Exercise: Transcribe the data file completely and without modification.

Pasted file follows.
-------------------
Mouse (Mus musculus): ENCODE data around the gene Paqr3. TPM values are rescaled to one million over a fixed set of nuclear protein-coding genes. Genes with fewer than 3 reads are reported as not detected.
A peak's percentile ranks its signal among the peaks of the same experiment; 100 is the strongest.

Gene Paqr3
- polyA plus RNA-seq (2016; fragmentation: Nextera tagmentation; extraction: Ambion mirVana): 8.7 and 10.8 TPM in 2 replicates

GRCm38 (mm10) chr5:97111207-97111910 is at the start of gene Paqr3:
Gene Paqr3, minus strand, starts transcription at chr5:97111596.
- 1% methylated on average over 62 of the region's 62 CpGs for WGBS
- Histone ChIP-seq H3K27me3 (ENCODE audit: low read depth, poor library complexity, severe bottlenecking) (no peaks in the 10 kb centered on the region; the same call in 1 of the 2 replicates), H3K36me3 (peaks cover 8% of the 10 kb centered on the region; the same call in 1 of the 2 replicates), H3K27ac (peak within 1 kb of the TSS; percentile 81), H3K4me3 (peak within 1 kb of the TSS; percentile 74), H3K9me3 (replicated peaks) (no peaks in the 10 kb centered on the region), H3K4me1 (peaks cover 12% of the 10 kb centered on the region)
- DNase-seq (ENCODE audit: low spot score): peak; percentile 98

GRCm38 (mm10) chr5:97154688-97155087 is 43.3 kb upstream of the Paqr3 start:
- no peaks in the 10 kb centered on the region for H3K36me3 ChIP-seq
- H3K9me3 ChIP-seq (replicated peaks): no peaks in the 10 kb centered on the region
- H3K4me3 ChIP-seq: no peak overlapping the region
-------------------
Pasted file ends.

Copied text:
Mouse (Mus musculus): ENCODE data around the gene Paqr3. TPM values are rescaled to one million over a fixed set of nuclear protein-coding genes. Genes with fewer than 3 reads are reported as not detected.
A peak's percentile ranks its signal among the peaks of the same experiment; 100 is the strongest.

Gene Paqr3
- polyA plus RNA-seq (2016; fragmentation: Nextera tagmentation; extraction: Ambion mirVana): 8.7 and 10.8 TPM in 2 replicates

GRCm38 (mm10) chr5:97111207-97111910 is at the start of gene Paqr3:
Gene Paqr3, minus strand, starts transcription at chr5:97111596.
- 1% methylated on average over 62 of the region's 62 CpGs for WGBS
- Histone ChIP-seq H3K27me3 (ENCODE audit: low read depth, poor library complexity, severe bottlenecking) (no peaks in the 10 kb centered on the region; the same call in 1 of the 2 replicates), H3K36me3 (peaks cover 8% of the 10 kb centered on the region; the same call in 1 of the 2 replicates), H3K27ac (peak within 1 kb of the TSS; percentile 81), H3K4me3 (peak within 1 kb of the TSS; percentile 74), H3K9me3 (replicated peaks) (no peaks in the 10 kb centered on the region), H3K4me1 (peaks cover 12% of the 10 kb centered on the region)
- DNase-seq (ENCODE audit: low spot score): peak; percentile 98

GRCm38 (mm10) chr5:97154688-97155087 is 43.3 kb upstream of the Paqr3 start:
- no peaks in the 10 kb centered on the region for H3K36me3 ChIP-seq
- H3K9me3 ChIP-seq (replicated peaks): no peaks in the 10 kb centered on the region
- H3K4me3 ChIP-seq: no peak overlapping the region